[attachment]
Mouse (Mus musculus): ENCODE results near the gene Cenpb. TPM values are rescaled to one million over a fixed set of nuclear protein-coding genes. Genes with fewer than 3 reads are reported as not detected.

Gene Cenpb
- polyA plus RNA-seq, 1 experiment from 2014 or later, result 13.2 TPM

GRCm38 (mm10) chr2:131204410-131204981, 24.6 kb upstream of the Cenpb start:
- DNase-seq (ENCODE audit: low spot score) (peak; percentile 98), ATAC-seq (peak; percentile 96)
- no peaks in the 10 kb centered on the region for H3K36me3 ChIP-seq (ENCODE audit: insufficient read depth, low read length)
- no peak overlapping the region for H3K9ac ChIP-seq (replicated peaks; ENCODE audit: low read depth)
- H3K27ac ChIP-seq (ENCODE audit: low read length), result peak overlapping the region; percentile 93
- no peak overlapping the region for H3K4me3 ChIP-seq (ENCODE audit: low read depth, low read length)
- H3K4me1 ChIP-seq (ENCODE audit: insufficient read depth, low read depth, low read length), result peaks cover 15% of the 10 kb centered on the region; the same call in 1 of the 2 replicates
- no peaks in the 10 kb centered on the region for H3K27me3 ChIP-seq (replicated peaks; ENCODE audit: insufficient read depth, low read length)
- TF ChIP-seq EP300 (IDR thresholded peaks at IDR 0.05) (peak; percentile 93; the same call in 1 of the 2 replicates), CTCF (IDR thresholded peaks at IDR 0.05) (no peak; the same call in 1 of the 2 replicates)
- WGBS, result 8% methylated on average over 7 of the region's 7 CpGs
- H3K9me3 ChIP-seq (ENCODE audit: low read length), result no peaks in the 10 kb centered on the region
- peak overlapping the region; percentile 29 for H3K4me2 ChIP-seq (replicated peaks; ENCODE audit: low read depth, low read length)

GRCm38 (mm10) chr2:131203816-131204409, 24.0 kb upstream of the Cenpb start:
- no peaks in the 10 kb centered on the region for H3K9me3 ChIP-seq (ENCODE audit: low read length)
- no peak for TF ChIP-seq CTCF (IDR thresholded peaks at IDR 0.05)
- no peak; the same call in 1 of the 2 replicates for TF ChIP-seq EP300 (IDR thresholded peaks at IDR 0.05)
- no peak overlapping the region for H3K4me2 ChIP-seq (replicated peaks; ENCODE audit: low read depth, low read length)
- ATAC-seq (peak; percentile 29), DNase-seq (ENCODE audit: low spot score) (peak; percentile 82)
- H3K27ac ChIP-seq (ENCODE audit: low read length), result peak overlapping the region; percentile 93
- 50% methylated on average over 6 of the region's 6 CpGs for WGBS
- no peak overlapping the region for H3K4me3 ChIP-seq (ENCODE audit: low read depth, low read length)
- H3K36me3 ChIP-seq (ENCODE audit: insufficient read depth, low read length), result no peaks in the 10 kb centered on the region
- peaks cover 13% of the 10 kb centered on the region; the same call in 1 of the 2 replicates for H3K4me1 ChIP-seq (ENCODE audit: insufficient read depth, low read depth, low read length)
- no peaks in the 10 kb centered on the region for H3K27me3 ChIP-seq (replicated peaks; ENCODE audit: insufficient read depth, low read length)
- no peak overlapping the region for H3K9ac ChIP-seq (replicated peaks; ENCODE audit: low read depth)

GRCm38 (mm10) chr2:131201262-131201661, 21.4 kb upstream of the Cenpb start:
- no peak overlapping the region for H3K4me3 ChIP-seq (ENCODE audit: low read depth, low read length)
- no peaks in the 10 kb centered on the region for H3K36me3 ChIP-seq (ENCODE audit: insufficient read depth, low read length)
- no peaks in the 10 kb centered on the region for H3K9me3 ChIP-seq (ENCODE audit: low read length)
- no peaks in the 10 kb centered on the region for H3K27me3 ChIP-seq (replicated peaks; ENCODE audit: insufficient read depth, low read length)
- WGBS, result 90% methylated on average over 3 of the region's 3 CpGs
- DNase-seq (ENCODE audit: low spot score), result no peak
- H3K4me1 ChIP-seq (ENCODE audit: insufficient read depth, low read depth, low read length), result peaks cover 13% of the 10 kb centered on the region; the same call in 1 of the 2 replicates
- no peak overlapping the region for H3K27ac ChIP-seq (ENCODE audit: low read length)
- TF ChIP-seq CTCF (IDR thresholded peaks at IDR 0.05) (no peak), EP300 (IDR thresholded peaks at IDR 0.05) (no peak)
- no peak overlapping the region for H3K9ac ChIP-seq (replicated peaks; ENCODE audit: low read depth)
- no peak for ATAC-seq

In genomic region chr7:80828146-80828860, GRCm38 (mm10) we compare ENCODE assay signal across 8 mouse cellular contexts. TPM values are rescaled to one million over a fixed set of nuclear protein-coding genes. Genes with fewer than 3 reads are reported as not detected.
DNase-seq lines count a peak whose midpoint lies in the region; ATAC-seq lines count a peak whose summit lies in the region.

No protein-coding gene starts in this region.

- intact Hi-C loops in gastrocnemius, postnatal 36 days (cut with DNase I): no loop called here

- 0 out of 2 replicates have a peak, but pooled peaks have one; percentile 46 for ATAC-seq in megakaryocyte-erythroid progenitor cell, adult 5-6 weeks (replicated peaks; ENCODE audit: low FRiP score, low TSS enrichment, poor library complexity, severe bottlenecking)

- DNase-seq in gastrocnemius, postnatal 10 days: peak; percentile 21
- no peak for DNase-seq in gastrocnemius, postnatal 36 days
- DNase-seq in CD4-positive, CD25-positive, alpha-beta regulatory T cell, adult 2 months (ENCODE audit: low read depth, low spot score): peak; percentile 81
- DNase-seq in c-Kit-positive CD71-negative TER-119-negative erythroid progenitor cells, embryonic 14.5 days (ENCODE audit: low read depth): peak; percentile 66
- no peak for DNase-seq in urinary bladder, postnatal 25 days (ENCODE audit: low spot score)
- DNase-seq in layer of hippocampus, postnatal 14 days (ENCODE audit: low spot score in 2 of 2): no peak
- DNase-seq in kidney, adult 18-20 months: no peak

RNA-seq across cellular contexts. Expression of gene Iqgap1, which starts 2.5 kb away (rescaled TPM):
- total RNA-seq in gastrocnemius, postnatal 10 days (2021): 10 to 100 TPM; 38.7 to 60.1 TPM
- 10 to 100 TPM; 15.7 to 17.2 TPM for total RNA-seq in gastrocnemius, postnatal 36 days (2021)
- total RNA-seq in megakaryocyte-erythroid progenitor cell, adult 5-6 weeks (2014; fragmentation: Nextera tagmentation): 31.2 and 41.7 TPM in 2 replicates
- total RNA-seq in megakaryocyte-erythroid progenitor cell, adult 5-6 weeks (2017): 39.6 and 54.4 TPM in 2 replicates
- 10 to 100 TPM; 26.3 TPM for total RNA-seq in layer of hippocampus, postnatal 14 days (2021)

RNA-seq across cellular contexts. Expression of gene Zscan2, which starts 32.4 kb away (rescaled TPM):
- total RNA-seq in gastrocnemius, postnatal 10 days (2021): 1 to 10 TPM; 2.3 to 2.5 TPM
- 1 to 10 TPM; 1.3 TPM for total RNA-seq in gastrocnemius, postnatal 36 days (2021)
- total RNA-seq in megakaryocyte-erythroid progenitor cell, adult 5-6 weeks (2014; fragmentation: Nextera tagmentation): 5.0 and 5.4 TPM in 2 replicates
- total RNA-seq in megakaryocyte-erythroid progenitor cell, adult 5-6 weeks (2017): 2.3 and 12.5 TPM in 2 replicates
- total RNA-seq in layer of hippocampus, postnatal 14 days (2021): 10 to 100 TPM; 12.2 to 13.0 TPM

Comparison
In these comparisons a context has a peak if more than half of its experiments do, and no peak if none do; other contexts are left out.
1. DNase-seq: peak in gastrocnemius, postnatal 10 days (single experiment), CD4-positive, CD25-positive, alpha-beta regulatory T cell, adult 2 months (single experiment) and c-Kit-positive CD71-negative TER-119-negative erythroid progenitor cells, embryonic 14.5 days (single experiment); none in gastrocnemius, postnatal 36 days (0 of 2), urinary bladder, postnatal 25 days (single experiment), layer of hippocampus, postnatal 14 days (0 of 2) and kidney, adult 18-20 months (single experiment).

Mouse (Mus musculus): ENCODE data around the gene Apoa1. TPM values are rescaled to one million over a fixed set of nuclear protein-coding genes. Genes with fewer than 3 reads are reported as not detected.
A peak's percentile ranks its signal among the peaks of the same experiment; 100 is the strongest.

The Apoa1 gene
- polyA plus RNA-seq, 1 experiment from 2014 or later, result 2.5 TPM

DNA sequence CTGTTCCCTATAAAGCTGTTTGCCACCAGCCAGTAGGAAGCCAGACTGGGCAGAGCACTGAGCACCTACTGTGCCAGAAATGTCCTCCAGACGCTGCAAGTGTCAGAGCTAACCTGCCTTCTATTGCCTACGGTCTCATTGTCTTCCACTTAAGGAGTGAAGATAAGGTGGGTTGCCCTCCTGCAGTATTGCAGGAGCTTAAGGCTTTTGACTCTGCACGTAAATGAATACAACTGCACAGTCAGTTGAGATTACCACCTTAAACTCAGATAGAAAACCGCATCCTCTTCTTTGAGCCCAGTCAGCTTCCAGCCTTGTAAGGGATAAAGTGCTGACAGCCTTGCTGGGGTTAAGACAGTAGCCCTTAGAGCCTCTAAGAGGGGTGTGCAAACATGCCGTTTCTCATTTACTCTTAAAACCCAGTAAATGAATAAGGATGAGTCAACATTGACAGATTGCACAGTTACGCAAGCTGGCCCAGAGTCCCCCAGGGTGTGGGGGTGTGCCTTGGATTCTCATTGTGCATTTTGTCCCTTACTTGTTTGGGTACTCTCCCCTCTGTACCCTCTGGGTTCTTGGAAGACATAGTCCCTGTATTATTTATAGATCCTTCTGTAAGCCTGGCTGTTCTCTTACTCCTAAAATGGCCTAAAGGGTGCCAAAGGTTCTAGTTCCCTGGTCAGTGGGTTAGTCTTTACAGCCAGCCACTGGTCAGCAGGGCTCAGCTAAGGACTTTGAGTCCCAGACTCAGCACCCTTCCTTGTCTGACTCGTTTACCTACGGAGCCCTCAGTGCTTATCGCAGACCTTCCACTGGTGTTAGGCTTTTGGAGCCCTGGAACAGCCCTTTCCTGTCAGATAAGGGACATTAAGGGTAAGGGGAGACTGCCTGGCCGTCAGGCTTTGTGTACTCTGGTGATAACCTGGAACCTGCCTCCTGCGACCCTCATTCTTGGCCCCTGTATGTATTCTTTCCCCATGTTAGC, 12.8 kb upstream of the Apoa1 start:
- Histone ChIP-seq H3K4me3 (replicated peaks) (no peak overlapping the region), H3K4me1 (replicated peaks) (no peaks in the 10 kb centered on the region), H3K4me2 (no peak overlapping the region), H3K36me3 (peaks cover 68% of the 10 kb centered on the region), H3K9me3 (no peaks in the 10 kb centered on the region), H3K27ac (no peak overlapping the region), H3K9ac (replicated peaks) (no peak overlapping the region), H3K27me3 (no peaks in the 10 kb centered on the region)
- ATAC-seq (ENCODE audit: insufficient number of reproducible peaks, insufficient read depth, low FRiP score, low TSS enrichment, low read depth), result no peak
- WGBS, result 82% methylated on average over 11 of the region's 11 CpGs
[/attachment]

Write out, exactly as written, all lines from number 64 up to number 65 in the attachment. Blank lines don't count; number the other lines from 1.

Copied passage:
- total RNA-seq in layer of hippocampus, postnatal 14 days (2021): 10 to 100 TPM; 12.2 to 13.0 TPM

Comparison